Understanding F1: Graining vs Blistering! Explaining the common tire phenomenon
In modern F1 cars, tires play a massive role in how fast drivers can push on a circuit. The health and compound of tires greatly affects where drivers end up in the race. Fans must have heard the words 'graining' and 'blistering' when F1 engineers, team principals, and drivers talked about tires. These phenomena essentially explain different kinds of tire degradation as the cars race around the track.
Over the years, F1 tires have developed quite a lot and are technological marvels. The chemistry and engineering involved in creating different rubber compounds for different conditions is extremely complex and advanced.
What is graining in F1?
Graining is a phenomenon where small tears and ridges form on the tire surface. This happens when the smooth surface of the tire wears off as it rubs on the tarmac. This causes the rubber compound to heat up and tear, resulting in small ridges or ripples on the tire surface.
When parts of the tire begin to tear, it gradually starts to pull out of the surface and then fuses back into the tire. Hence, these ripples begin to create a grainy pattern on the tire surface.
This phenomenon usually occurs when an F1 car decelerates or takes a corner, since the friction between the tire and the road increases quite a lot. This varies from car to car, however, since each team sets their suspensions and tire pressures differently. It also depends on whether the car oversteers or understeers.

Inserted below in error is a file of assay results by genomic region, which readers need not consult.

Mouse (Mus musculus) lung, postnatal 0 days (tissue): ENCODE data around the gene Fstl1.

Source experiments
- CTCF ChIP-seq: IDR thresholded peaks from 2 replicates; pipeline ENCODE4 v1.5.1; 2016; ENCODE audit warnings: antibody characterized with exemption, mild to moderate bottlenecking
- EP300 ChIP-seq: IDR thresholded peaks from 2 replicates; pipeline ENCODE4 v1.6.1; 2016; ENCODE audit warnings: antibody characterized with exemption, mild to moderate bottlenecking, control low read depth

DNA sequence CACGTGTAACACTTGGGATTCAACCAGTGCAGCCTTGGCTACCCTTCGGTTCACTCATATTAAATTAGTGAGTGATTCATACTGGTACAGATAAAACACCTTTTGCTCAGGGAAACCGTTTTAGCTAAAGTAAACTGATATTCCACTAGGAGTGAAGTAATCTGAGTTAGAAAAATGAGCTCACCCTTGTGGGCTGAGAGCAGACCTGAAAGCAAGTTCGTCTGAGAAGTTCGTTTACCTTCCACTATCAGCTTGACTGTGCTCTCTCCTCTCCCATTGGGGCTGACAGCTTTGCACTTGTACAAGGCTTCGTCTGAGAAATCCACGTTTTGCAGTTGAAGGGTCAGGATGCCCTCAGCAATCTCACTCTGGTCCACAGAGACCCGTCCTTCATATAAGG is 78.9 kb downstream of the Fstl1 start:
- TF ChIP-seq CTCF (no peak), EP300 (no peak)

When the tire starts to grain, the car loses grip since the overall surface area of the tire decreases due to uneven tire surface. Drivers still manage to work the grained tires as some of the excess rubber starts to wear off and create another layer of a smoother surface. This workaround, however, is quite hard and they usually pit for new tires.
What is blistering in F1?
Blistering is another phenomenon where small chunks of tire rubber break away from the main surface of the tire. This happens when the internal temperature of the tire increases, loosening the rubber compound on the surface and allowing bits of rubber to completely break off.
This is much different than graining since chunks of rubber completely detach from the tire and don't fuse back in to create an uneven layer.
Hence, blistered tires lose a lot of grip since several parts of rubber are not even on them. It is much more dangerous than graining as it affects the overall integrity of the tire. If the blistering continues, it can result in a tire blowout which may cause crashes.
Blistering can occur at any part of the track since it is related to the internal temperature of the tire. It mainly occurs when the tire compound cannot handle the amount of downforce created by the F1 car, or when the track temperature is too hot. The internal temperature and stress can also increase due to stiff suspension as the tire acts as a shock absorber and takes up a lot of vibrations.